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From A to Buy: Ten frequently asked bridging finance questions.

15 May 2024 | 6 min

Whether you’re a complete mortgage newbie, an experienced investor or even an expert broker – sometimes going ‘back to basics’ is best.

Maybe you need to bridge a funding gap – and, with that, you may have a knowledge gap too. Property finance can be complex, so we’ve put together a helpful explanation of one type of short-term home loan that can help you get from A to Buy.

In this Bridging Finance 101 guide, we’ve answered ten frequently asked questions that will be useful for anyone who needs to read up, refresh or revise when it comes to bridging.

What does ‘bridging loan’ or ‘bridging finance’ actually mean?

There are many different scenarios in which a bridging loan can be used, but they all have one thing in common: the need for quick-turnaround, short-term finance to provide a buffer between money going out and money coming in.

A bridging loan is usually on a 12 month term, and gets repaid in a lump sum at the end. There’s a monthly interest charge but, depending on the type of bridging loan taken, the interest may not be paid monthly but added on to the repayment lump sum at the end of the term.

There are lots of other key terms and phrases you’re likely to hear relating to bridging, but a couple of the most common are:

  • Regulated bridging (or personal bridging) refers to loans that are regulated by the Financial Conduct Authority, taken by individuals acting in a personal capacity and securing the loan against a home or other personal residential property. Unregulated bridging isn’t, as the name suggests, regulated by the Financial Conduct Authority. Sometimes referred to as a ‘commercial bridging loan’, this covers finance taken in a commercial capacity for business purposes, such as when buying business or investment property or when funds are needed to cover an unexpected business cost from machinery to tax bills.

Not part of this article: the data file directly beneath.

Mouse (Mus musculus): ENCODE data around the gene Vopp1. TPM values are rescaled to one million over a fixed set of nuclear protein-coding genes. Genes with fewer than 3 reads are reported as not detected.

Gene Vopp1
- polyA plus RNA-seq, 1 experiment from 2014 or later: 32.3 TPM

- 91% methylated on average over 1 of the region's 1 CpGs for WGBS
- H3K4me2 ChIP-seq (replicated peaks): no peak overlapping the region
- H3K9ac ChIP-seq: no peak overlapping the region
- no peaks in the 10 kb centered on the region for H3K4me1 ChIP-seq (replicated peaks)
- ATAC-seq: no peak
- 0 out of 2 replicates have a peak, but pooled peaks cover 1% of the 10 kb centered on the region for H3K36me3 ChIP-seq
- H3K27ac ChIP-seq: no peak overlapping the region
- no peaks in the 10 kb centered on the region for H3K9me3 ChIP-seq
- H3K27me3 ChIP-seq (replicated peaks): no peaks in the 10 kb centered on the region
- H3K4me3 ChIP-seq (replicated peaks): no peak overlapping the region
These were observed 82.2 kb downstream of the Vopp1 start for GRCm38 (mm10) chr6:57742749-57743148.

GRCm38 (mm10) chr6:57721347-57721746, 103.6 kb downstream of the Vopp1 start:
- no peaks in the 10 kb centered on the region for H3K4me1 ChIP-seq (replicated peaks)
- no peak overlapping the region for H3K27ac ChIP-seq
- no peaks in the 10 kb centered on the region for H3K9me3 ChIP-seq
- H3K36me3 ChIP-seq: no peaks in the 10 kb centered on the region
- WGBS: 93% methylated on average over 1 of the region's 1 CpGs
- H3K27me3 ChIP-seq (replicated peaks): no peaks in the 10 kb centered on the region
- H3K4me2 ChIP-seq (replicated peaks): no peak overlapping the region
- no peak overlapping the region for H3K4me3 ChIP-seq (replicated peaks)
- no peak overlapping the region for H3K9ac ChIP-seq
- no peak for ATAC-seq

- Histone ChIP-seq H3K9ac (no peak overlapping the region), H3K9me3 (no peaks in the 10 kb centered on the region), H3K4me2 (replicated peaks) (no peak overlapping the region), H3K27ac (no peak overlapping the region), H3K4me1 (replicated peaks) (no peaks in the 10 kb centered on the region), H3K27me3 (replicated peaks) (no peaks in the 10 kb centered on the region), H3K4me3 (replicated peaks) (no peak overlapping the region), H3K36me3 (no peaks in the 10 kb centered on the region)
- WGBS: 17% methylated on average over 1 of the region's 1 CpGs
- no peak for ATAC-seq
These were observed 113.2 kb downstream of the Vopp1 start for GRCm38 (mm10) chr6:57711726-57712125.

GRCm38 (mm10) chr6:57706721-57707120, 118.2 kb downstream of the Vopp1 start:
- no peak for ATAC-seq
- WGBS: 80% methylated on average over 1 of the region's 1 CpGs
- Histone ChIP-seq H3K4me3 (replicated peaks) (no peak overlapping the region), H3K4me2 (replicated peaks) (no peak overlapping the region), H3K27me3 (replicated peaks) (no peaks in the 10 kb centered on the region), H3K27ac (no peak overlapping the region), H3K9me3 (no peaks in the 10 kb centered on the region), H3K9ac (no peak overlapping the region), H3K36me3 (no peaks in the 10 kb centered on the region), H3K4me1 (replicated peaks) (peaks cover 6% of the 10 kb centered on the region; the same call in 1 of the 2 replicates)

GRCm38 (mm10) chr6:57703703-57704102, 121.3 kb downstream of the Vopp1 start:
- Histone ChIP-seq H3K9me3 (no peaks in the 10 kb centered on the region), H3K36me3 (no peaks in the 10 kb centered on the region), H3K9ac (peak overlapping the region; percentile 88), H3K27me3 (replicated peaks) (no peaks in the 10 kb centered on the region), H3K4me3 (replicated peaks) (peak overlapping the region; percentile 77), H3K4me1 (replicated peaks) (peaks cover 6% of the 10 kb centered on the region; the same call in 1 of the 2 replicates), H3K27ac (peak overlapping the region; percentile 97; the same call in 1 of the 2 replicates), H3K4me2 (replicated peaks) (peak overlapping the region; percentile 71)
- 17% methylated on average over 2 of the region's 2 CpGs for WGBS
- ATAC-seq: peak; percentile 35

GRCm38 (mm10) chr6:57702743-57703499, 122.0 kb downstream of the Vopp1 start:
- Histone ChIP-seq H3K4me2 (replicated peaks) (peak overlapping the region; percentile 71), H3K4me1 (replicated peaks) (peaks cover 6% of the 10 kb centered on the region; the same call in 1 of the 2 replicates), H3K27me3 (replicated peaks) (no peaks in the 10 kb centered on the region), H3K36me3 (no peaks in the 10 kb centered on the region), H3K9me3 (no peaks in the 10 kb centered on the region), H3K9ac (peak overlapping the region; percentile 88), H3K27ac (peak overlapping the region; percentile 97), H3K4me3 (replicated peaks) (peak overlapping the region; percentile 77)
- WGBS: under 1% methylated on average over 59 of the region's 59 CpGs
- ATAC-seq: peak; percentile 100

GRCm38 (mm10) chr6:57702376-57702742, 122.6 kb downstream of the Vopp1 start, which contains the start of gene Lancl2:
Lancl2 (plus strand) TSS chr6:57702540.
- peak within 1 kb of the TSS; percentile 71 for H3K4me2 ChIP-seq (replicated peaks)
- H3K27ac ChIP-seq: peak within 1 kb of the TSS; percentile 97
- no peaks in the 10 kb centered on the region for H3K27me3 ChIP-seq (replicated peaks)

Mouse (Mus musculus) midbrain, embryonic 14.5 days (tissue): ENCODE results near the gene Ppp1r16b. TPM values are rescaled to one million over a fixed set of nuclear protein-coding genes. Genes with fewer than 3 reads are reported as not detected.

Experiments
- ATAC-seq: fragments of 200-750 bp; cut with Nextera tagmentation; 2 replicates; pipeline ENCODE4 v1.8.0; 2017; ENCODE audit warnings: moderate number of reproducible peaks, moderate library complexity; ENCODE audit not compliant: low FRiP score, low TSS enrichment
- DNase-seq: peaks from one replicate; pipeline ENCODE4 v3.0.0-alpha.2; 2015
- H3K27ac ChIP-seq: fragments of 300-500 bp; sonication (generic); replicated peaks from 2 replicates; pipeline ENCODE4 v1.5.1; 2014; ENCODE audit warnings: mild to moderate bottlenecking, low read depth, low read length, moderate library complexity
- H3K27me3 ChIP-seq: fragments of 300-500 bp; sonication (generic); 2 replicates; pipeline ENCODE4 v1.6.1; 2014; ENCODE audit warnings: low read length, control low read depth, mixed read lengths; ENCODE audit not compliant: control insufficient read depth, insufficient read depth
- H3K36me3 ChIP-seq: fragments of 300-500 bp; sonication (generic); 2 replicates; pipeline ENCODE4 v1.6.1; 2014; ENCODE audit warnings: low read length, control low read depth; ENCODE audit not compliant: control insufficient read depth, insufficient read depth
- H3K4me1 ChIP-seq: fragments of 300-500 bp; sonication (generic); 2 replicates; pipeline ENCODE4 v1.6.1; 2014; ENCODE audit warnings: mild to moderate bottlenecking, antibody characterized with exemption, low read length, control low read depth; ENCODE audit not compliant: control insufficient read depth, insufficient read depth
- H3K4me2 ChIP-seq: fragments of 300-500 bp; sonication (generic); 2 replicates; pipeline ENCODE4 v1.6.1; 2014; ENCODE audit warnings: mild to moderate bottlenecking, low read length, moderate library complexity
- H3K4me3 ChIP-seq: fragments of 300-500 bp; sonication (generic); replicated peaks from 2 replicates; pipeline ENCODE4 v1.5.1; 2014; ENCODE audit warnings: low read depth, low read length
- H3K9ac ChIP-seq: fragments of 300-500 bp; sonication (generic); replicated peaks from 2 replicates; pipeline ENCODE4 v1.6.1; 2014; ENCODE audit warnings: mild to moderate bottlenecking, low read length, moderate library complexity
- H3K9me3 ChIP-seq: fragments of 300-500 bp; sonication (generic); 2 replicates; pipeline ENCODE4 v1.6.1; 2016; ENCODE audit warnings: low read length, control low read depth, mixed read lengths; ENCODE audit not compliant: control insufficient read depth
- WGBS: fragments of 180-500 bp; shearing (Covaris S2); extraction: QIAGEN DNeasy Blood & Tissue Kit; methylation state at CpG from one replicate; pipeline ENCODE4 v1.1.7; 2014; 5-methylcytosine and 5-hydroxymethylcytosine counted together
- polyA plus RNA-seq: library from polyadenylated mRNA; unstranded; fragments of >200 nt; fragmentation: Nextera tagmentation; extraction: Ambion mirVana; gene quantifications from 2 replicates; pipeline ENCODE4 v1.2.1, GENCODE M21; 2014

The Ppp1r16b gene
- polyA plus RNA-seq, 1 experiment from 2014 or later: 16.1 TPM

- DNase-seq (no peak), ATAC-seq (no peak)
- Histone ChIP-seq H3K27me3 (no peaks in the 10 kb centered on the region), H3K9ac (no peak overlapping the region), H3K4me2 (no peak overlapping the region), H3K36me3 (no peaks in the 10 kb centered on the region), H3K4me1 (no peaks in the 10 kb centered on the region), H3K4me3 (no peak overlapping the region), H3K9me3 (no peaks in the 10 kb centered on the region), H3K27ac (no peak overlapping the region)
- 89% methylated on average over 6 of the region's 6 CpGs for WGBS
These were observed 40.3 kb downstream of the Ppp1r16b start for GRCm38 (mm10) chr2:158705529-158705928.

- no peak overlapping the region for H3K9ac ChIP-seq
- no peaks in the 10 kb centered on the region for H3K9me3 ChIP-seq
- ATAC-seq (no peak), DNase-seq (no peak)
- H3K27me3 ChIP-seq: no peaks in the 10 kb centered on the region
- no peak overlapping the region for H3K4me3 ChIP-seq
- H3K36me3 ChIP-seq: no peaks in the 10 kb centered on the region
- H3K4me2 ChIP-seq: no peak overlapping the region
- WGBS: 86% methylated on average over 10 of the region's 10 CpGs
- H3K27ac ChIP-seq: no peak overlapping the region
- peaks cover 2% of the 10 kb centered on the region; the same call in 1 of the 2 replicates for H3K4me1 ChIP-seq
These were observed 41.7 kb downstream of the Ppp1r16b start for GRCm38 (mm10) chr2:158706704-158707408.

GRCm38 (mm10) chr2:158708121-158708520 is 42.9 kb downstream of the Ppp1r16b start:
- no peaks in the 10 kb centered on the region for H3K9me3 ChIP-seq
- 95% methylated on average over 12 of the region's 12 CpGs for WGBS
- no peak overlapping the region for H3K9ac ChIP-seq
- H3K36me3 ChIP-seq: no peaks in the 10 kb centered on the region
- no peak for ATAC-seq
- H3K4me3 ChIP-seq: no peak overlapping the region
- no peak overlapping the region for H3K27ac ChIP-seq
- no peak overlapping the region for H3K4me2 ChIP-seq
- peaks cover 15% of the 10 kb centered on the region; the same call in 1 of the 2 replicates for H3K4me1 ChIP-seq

• A first charge mortgage is the primary loan secured against your home, usually covering mortgages for first time buyers, or used when remortgaging or moving home. This includes Right to Buy schemes and Shared Ownership. Second charge loans are secured against your home or property and run alongside, but independently of, your existing mortgage. For example, these loans can be used for debt consolidation and home improvements.

A bridging loan is one of the many possible solutions for short-term finance. Make sure you consider the risks, interest rates, fees and charges, as well as product suitability, before making any decisions.

When can a bridging loan be used?

Bridging finance can be used in a variety of different situations – for example:

  • Repairing a broken chain, when a house purchase is at risk of falling through due to a broken down sale elsewhere

  • Improving the Energy Performance Certificate (EPC) rating and energy efficiency of a property, through eco-driven renovation

  • ‘Flipping’ a property bought at a lower value and then selling for a profit

  • Renovating a property for the rental market

  • Auction purchases, when fast cash is needed to secure the property

Want to find out whether bridging finance could help you? For a full run through of all the ways in which bridging finance can be used, check out our handy blog, ‘Bridging loans: Nine scenarios where short term bridging finance can provide a solution’.

How much can you borrow with a bridging loan?

Each case is unique (keeping our underwriters busy, and happy). The amount you can lend depends on a number of factors, so it’s always best to speak directly to a lender or broker to get an accurate picture of what’s possible.

At Together, we’ve lent on bridging loans for as little as £25,000 and for as much as £12million – and we pride ourselves on taking a flexible, common-sense approach to our lending decisions by judging each application on its merit.

What are the interest rates on bridging loans?

Interest rates are typically higher for bridging loans than for other conventional mortgages and property loans. Rates can vary based on factors – which may include:

  • The total value of the loan, and the percentage loan to value (LTV) against the property that the loan is secured on

  • Whether the bridge is for a commercial or personal property

  • Your credit history

Interest is calculated on a monthly basis – sometimes paid monthly, and sometimes rolled into the final lump sum due at the end of the term, depending on which type of bridging loan you take.

Any fees associated with the bridging loan can be added to the monthly payments, or the final lump sum as well. This counts for any potential arrangement and redemption fees. Personal bridging loans don’t have an early repayment charge (ERC), but some commercial bridging loans do – so make sure you’re clear on the full total amount owed.

What criteria is considered for bridging loan applications?

Some lenders are more flexible than others – so it’s always worth doing research.